Copycats Or The Leading Lions Of Africa?

Leadership is often the underlying goal when boards of directors and senior corporate executives embark on strategy formulation. Unfortunately, “followership” is often preferred in practice — a worrying trait as Africa tries to shake off its status as the continent that is perennially at the back of the queue.

Two common factors are usually apparent. The first is the urgent need for answers and the second is the habit of dependence. Directors and CEOs are under pressure to produce results, which is why they call in leadership and strategy consultants in the first place. The subconscious desire is for a quick fa. Off-the-peg solutions can then seem irresistible, while the consultant’s role may be seen solely as that of a facilitator of best practice from elsewhere. In fact, a more fundamental assessment is necessary if the uniqueness of an organisation’s situation is to be understood properly.

Leaders can focus so strongly on answers that they fail to understand the questions properly. Yet a thorough understanding of problems invariably leads to new appreciation of leadership opportunities. However, it requires discipline to spend time within the problem, thinking through the possibilities. Thinking is good, but a leader’s starting point is listening. Again, it is necessary to be thorough about it by listening to all stakeholders. Industrialisation occurred first in the West. Therefore, Africa has no first-mover advantage. We have to exploit our last-mover advantage instead. One of our continent’s big problems is lack of infrastructure (one result of coming last), but even this can be turned to advantage. Most countries in Africa don’t have to worry about amortising investments in old smokestack industries. Without this baggage, African business can focus instead on new, green industries. Sometimes we make a start, but fail to follow through. For instance, the wind-up radio is an Anglo-African development that was commercialised in South Africa.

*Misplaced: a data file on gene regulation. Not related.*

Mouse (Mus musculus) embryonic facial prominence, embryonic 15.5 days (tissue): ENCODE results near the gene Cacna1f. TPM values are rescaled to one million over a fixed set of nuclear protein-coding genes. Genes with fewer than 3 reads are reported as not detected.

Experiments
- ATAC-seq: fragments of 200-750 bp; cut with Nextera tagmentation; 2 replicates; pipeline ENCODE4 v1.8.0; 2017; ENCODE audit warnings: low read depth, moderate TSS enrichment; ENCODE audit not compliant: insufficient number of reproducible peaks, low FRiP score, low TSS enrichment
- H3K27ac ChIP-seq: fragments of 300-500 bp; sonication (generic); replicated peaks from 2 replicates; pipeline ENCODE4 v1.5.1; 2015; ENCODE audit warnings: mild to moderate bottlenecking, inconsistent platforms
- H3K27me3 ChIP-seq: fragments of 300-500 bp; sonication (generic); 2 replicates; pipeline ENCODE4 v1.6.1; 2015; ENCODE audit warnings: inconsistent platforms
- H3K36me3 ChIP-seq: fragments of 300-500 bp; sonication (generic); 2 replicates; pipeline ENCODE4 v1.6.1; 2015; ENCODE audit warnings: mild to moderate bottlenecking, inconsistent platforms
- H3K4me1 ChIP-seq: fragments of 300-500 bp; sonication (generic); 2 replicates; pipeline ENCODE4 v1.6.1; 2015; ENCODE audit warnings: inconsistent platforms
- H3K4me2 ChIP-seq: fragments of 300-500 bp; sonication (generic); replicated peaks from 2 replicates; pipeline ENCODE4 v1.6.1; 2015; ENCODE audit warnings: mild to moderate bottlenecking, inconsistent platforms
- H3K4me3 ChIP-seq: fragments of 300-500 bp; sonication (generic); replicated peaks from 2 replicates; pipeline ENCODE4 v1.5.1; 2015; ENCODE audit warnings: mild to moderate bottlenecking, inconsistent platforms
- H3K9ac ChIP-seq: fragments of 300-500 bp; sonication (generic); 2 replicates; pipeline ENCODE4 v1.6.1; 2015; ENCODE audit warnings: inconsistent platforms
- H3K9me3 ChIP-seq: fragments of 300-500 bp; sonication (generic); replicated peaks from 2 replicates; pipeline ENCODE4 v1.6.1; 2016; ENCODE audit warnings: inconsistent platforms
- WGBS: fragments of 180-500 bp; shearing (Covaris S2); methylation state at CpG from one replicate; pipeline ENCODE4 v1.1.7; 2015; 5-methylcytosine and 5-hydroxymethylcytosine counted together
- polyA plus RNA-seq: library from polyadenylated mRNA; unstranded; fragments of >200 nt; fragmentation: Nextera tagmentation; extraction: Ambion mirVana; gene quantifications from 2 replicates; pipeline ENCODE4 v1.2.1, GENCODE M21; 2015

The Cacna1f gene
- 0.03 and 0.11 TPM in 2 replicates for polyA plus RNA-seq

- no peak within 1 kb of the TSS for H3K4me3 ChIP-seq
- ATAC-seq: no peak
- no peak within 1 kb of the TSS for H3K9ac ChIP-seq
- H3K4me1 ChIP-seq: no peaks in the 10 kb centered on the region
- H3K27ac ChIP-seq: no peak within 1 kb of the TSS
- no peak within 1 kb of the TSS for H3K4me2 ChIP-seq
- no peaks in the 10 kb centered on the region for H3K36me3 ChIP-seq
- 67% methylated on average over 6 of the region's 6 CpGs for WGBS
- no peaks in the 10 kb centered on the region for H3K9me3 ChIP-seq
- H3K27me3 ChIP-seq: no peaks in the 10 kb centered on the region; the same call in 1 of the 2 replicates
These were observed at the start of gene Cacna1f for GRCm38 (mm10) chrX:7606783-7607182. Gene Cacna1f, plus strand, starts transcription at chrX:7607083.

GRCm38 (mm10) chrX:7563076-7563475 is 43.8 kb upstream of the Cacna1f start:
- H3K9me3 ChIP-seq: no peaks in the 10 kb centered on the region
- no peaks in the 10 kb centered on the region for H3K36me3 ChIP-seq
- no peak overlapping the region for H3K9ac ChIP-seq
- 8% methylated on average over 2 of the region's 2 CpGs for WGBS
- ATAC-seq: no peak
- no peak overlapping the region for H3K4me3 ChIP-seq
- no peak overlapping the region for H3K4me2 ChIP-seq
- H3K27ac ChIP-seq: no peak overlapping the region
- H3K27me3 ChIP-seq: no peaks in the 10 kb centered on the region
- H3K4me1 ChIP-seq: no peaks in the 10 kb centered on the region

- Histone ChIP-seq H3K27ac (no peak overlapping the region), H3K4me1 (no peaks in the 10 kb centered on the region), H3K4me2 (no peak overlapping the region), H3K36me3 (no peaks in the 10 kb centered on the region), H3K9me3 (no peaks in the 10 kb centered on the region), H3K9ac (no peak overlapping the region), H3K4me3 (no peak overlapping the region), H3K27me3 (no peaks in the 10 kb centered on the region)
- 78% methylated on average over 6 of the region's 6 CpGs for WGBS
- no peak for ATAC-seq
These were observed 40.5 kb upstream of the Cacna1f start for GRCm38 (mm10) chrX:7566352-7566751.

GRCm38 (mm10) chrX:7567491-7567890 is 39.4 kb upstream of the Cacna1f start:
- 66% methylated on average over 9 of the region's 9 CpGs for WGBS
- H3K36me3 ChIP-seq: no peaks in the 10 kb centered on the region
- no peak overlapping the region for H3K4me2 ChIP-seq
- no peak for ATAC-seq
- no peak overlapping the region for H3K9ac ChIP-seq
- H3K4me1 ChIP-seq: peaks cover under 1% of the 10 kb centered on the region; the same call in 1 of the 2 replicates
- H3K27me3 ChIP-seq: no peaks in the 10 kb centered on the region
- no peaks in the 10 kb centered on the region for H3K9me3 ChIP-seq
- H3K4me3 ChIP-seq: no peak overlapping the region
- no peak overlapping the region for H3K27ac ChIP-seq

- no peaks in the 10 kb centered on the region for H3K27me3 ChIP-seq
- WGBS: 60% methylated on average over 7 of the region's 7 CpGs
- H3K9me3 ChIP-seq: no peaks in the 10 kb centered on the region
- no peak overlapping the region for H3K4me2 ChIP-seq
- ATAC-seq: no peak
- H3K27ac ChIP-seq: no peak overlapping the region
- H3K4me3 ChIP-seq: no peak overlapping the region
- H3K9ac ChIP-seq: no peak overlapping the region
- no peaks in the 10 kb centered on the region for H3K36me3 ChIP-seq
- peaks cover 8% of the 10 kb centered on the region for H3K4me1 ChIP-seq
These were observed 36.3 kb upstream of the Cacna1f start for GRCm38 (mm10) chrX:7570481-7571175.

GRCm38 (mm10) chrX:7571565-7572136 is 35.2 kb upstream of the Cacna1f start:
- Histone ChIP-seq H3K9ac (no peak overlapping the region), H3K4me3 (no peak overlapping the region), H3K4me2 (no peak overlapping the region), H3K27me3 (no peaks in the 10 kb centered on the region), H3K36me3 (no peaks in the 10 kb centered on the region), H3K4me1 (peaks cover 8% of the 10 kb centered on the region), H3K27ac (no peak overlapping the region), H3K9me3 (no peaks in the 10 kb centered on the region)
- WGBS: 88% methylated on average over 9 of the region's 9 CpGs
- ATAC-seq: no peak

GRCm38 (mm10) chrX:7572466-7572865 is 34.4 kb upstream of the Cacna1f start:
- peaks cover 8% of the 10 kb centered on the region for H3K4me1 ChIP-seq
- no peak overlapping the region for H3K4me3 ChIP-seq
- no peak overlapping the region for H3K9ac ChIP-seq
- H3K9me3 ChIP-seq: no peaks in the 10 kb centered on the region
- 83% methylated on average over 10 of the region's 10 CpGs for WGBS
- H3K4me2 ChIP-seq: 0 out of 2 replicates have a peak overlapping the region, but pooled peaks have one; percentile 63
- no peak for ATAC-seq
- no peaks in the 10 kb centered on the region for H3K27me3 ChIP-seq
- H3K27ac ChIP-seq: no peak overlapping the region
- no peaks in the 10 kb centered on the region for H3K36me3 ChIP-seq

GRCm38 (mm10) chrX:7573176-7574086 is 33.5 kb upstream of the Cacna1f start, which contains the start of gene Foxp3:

Other ideas came through like wind-up cellphone power generators and wind-up torches, but you can’t help thinking that if this breakthrough had been pioneered by the Asian Tigers or the United States, a substantial wind-up industry would today be in place. Other opportunities exist. Our continent is potentially the world’s biggest cellphone market, thanks to a combination of long distances and almost non-existent telephone-line networks. Our need for affordable, reliable communication should turn us into the drivers of cellphone-industry innovation, but the tendency is to wait for 3G and 4G solutions to be developed in Europe, the U.S. and Asia. This brings us to the second impediment to real leadership — the habit of dependence. We are well aware of the scourge of “dumping” in a trade sense, but fail to realise that intellectual dumping also happens. Some of our teachers regard outcomes-based education as an example.

We decided to cut and paste an educational prescription from international sources, when we might have developed initiatives suited to our own circumstances if we had the discipline to deal with the problem and define our own solutions. While it is important to learn from the First World, our last-mover advantage allows us to learn from its mistakes … and then do something else. We should also have the confidence to pursue our own best interests. Leaders know where profit and growth lie, and are not afraid to head in that direction. A current example involves our membership in the Brics (Brazil, Russia, India, China and South Africa) group of emerging economic powers. The Brics forum can become a talking shop or can be commercialised to our advantage.

Ways of achieving this goal become evident simply by applying the mantra “turn the problem into the opportunity”. South Africa suffers from geographic isolation. We sit at the tip of Africa rather than its centre. We’re at the end of the line — being the hub would suit us better. Our hub objective might be realised by seeking a Brics role as a shipbuilding centre and seaborne freight services provider on the Brazil-SAIndia-China trade route. As shipping services provider to the Brics, we would become central to the new economic-power bloc. To achieve the desired differentiation, we have to overturn past norms. Leadership like this requires courage as you deliberately set the country (or organisation) apart. Dramatic achievement of leadership status is rarely achieved, and admittedly, it’s safer not to stand out.

Perhaps we crave acceptance rather than leadership. There are historical reasons for this. Many of those reasons —generations of exploitation and colonisation — also applied in the East. That did not inhibit the emergence of the Asian Tigers. They were not content to remain copycats. They sought future advantage from the disadvantages they suffered in the past. If we are so keen to learn from overseas, let’s learn that lesson as well.

Dr Simo Lushaba is chairperson of Talent Africa, a provider of integrated talent solutions and leadership development. ‘Thinking is good, but a leader’s starting point is listening: Dr Simo Lushaba is chairperson of Talent Africa.